What is cryptocurrency?
Cryptocurrency, cryptomining. We hear these terms thrown around a lot these days. It’s a new way to invest. It’s a new way to pay. It’s a new way to be deeply confused. To many of us, crypto-things sound like technobabble from sci fi movie. If you’re used to thinking about money as something that is issued by your government, kept in a bank and then traded for goods and services, then wrapping your head around cryptocurrency might be a bit of work, but we can do it!
In the simplest of terms, cryptocurrency is decentralized, encrypted digital money that can be passed from person to person online. They don’t need to provide any personal information to make a transaction, but the transactions must take place on a network they can trust. Cryptocurrency doesn’t pass through or stay in a bank, nor is it governed by any given country.
Cryptocurrency transactions work on a shared database called a blockchain. This blockchain is shared across thousands of powerful computer systems called nodes. Each new cryptocurrency transaction is verified by a node after solving a cryptologic puzzle. The solved puzzle is evaluated by all the nodes in the system, and if more than half of the nodes in the system agree that the transaction is valid, it is added to the blockchain. The digital money transfers owners, and once transactions are added to the blockchain they can’t be changed or deleted.
A traditional currency might be based, in part, on how much gold a country has in reserve, however a cryptocurrency is based on how much computational power a miner can apply to being added to a blockchain.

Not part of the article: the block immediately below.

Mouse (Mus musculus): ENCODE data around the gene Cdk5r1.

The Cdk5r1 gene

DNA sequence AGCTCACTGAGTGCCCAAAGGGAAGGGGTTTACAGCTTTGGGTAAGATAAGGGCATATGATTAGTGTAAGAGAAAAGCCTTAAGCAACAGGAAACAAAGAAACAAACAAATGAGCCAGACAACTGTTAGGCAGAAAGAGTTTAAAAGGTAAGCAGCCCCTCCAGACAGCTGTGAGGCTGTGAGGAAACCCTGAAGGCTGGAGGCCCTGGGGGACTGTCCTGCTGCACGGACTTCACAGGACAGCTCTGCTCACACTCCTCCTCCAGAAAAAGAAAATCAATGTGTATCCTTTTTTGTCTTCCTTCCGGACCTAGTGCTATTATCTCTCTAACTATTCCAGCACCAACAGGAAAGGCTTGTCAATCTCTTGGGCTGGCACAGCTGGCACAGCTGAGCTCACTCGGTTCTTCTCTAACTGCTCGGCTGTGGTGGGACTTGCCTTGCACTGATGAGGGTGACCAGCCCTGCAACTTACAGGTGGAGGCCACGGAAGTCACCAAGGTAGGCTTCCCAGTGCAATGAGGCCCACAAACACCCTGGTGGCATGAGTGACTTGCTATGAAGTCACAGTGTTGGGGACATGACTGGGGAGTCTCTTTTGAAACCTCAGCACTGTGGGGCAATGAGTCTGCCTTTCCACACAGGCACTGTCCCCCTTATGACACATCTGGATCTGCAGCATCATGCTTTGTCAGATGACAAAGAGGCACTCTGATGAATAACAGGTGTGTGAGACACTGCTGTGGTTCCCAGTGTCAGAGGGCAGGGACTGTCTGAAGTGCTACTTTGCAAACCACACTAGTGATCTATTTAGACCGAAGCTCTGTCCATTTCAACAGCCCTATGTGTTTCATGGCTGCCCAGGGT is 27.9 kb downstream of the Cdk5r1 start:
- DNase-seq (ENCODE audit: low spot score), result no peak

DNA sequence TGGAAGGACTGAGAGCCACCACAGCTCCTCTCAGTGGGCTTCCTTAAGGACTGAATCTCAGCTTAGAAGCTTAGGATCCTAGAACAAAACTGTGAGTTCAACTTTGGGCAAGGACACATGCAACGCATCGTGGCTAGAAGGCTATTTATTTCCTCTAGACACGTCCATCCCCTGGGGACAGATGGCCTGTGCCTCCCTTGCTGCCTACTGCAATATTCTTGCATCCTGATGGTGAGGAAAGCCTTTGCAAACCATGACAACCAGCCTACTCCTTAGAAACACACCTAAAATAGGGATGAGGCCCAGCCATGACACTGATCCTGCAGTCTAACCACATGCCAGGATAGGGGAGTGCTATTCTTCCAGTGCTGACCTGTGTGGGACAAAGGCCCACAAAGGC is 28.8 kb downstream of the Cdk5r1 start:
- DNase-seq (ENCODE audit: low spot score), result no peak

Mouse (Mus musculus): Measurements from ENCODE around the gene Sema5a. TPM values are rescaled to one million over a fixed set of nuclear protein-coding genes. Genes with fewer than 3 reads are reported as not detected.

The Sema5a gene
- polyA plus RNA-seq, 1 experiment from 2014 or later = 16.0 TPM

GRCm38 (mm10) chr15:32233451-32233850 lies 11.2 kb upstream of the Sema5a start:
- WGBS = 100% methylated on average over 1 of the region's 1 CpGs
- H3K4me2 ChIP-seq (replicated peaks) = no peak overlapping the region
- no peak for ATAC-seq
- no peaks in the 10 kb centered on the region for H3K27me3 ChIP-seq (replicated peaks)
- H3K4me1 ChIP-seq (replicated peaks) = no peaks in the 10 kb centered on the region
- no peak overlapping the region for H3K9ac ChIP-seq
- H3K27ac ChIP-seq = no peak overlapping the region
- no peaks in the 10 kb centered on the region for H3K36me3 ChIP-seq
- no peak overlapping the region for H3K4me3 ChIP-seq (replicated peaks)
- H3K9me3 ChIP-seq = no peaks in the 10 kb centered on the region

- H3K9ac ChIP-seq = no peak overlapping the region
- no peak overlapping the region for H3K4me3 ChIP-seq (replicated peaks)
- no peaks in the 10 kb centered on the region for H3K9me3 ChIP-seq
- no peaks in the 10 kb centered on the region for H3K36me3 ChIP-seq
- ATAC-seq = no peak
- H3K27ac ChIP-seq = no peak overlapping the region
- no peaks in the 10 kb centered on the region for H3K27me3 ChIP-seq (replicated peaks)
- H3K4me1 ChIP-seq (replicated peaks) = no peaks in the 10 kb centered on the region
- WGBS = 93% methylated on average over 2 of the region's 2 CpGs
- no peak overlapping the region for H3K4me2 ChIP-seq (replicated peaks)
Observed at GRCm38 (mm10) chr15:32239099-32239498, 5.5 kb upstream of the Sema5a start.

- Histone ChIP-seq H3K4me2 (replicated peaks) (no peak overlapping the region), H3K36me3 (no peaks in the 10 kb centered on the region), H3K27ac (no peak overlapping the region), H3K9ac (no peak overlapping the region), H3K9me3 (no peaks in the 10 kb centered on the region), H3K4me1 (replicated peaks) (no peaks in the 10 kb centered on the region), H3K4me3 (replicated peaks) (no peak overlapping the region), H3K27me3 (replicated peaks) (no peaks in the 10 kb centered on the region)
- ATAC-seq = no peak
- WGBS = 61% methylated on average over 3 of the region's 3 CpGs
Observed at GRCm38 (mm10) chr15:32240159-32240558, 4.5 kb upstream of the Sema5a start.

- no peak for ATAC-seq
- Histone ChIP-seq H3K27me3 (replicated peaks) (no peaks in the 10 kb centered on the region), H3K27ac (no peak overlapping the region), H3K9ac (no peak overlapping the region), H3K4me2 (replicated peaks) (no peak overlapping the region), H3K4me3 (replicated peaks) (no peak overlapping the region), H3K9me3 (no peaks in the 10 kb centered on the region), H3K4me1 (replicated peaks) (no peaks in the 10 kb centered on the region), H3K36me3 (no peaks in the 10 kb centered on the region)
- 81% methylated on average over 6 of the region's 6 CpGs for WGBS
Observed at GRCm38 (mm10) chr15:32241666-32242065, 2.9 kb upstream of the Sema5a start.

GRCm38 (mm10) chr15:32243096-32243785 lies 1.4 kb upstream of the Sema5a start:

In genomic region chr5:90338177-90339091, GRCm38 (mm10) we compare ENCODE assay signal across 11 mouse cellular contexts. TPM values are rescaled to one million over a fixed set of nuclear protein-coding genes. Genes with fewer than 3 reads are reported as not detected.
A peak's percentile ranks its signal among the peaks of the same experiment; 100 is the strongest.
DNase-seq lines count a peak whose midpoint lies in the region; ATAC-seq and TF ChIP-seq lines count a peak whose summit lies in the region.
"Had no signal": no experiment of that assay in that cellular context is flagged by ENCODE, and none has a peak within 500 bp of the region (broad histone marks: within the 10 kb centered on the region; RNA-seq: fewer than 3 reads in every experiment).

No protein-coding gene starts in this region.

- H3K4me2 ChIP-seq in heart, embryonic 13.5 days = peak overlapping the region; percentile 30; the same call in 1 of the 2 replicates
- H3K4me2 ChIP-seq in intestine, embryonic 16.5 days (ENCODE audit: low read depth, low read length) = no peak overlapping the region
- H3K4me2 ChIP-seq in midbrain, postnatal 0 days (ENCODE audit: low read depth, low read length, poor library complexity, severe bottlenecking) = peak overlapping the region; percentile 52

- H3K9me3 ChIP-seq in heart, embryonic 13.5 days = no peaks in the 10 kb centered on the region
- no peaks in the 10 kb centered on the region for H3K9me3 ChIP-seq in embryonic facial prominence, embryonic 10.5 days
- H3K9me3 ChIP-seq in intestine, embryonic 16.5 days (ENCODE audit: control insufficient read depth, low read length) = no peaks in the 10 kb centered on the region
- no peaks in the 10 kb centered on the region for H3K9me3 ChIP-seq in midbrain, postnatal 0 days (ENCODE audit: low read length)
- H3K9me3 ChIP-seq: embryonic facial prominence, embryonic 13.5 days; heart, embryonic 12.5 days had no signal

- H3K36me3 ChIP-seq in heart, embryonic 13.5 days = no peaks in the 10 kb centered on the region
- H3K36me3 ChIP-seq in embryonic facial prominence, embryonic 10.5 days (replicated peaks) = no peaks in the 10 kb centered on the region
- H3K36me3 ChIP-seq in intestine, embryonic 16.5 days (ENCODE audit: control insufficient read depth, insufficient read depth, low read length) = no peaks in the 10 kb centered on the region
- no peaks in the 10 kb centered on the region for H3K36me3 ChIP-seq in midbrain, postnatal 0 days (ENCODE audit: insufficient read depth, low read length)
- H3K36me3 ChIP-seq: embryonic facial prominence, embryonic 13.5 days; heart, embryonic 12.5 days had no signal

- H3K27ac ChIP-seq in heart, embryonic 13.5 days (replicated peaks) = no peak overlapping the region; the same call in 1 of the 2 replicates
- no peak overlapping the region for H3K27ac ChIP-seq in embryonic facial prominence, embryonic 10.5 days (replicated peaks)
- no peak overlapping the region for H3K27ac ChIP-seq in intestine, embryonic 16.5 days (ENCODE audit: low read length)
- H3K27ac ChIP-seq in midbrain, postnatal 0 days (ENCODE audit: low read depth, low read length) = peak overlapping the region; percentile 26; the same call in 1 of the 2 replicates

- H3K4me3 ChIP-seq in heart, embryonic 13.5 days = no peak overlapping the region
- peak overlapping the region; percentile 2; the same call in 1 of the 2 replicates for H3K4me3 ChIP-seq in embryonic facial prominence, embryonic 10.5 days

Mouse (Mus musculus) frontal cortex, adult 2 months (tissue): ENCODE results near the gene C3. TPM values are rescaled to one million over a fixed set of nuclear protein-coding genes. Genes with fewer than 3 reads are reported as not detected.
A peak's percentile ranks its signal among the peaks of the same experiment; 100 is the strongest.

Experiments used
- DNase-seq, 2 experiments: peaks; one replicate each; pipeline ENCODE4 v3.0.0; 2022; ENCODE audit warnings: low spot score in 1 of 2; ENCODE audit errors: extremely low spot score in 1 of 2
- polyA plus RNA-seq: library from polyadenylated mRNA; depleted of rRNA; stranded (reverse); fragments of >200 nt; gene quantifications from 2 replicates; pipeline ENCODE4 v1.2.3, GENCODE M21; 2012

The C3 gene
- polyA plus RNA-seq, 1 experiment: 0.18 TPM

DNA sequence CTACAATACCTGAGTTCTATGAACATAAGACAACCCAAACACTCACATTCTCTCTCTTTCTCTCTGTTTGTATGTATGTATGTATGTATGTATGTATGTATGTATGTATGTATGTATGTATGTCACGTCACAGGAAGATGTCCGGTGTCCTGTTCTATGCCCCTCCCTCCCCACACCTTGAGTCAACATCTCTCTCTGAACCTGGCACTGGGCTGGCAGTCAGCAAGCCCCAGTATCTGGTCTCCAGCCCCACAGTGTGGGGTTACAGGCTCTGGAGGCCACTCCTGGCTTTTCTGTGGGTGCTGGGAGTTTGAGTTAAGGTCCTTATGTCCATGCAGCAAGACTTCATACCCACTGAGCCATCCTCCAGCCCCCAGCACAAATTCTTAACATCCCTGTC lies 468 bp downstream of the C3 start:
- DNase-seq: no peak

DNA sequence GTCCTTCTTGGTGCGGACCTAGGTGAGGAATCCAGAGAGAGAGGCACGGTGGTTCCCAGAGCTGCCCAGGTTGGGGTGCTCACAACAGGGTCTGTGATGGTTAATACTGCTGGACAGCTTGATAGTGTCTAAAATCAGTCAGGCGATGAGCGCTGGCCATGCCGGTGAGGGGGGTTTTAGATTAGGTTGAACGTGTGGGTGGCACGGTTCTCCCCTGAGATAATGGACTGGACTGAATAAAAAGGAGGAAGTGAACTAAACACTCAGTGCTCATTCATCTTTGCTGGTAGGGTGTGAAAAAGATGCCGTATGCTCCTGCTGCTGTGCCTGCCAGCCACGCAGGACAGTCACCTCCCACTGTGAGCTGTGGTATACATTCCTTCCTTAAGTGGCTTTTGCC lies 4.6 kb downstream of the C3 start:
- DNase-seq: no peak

You can get cryptocurrency in several ways. You could get it through a transaction, which is to say that someone pays you in cryptocurrency. You can also purchase it. Or, you can earn it through “mining”. Like real world mining companies have to put resources (like machinery and labour) into mining for gold or diamonds, you have to do the same when mining for cryptocurrency. And though it may sound simple — solve a puzzle with your computer, get rewarded with cryptocurrency — cryptomining takes a significant amount of computing power and electricity, both of which cost regular money.
Some unethical cryptominers are taking advantage of the ability of web browsers to run code. They deploy scripts on web pages to make a quick buck by stealing computing power and energy from your computer. These scripts work in the background to use the computational resources of visitors to that site. Simply put, they run energy-sucking operations on your web browser without your knowledge or consent. Not all cryptomining scripts are shady. If you give your consent for a cryptominer to use your system to mine, that’s between you and the cryptominer.
If all of that has your head spinning, know that even if you don’t understand how cryptocurrencies work, you can block cryptominers from using your system without consent when you use Firefox.